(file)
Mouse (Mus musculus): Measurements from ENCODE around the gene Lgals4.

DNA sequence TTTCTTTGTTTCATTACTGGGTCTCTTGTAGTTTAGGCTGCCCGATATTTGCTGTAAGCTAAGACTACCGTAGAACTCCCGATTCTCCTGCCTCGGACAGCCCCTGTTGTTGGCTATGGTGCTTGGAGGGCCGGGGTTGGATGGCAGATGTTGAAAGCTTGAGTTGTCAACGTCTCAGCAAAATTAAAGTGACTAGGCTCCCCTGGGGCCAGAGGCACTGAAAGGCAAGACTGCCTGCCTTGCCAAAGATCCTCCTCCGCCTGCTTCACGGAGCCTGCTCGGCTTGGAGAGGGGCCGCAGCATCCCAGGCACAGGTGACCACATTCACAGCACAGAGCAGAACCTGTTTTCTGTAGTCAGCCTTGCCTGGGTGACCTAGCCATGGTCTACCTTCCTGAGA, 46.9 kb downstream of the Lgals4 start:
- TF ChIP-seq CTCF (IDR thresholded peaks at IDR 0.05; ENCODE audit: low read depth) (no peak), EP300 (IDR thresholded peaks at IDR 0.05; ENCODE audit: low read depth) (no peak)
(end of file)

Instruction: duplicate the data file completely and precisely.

Mouse (Mus musculus): Measurements from ENCODE around the gene Lgals4.

DNA sequence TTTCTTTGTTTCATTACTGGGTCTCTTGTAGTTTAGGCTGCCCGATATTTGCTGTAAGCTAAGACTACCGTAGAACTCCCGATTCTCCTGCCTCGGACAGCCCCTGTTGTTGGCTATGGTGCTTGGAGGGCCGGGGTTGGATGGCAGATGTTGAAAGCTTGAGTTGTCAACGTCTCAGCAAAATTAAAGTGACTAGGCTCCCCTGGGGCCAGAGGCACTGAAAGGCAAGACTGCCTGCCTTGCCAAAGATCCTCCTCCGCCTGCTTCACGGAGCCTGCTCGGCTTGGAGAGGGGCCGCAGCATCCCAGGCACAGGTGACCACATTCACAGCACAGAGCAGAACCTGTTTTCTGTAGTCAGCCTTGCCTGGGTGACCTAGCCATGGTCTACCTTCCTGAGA, 46.9 kb downstream of the Lgals4 start:
- TF ChIP-seq CTCF (IDR thresholded peaks at IDR 0.05; ENCODE audit: low read depth) (no peak), EP300 (IDR thresholded peaks at IDR 0.05; ENCODE audit: low read depth) (no peak)